Nation/World


Storms Blast Nation’s Midsection

THURSDAY, JAN. 18, 1996

Near-blizzard conditions whipped heavy snow through the Rockies and northern Plains on Wednesday, stranding hundreds of students in their schools overnight in Nebraska.

Teachers and administrators at a high school and middle school in Kearney, Neb., hastily planned a night of food and fun as they rounded up blankets and cots for 300 snowed-in students. Cafeteria staffers were called back to work to fix dinner.

By Wednesday evening in North Dakota, 10 inches of snow had fallen in Grand Forks and Bismarck and 6 inches at Williston, Fargo and Jamestown. Strong north winds were creating wind-chill temperatures of 40 to 70 below zero and reducing visibility to near zero at times.

A 170-mile section of Interstate 80 was closed in Nebraska, stranding at least 130 motorists.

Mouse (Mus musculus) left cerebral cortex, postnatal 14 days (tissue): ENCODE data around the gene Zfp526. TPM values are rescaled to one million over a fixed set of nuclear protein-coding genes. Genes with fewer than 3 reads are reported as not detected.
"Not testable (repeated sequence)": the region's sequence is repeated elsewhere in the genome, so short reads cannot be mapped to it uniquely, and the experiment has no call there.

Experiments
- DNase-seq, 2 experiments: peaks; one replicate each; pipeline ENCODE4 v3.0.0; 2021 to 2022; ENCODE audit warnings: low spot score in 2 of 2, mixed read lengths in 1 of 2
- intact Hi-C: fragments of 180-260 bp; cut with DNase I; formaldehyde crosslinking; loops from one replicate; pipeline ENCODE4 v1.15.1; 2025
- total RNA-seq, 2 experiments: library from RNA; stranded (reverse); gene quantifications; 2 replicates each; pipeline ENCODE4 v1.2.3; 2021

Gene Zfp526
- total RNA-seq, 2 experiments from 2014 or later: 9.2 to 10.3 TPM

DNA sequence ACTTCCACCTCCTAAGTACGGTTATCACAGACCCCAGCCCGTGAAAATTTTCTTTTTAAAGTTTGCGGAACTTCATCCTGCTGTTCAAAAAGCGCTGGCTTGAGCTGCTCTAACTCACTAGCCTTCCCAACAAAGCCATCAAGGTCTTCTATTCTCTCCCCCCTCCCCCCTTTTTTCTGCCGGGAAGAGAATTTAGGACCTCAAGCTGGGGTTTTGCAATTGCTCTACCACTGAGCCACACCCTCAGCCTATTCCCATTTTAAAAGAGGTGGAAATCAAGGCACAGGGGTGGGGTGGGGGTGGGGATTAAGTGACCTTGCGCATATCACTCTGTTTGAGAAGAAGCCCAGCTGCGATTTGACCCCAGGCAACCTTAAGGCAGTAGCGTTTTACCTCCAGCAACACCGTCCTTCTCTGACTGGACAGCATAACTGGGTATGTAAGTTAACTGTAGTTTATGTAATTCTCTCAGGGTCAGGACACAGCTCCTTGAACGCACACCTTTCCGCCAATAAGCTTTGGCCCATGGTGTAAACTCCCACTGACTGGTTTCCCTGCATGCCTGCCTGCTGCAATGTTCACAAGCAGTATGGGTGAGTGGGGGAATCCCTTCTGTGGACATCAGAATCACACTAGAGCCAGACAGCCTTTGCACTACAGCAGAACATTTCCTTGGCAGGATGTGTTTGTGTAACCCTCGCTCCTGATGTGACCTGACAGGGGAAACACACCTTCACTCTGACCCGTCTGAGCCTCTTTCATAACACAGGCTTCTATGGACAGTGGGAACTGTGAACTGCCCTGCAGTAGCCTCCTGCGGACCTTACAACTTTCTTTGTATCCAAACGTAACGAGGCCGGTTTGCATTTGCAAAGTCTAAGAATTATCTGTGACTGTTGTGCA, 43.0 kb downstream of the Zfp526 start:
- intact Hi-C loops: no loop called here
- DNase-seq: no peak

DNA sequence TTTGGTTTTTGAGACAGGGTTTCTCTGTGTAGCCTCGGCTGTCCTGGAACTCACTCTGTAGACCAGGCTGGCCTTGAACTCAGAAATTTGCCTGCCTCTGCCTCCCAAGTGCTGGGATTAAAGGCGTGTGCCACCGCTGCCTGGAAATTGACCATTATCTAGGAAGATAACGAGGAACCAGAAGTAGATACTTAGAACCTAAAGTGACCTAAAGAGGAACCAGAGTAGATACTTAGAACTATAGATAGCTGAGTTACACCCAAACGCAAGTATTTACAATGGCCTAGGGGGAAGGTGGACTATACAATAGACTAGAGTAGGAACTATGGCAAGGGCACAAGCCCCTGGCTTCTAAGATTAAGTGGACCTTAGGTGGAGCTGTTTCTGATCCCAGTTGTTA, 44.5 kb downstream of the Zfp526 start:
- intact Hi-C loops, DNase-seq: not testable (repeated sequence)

In Wyoming, winds, icy roads and snow caused two chain-reaction accidents involving about 30 cars on Interstate 80. It wasn’t clear how many people were injured or how seriously, said Keith Rounds, a state Transportation Department spokesman.

Heavy snow and near-blizzard conditions also were common throughout parts of eastern Idaho, northern Utah and northern Colorado, and blizzard warnings were posted across parts of Colorado, Wyoming, South and North Dakota and Nebraska.

More than 2 feet of snow had fallen by afternoon in parts of northern Utah’s Wasatch Mountains, with up to a foot in the Salt Lake City area. Wyoming’s Jackson Hole Ski Area reported 14 inches.


 
Tags: weather

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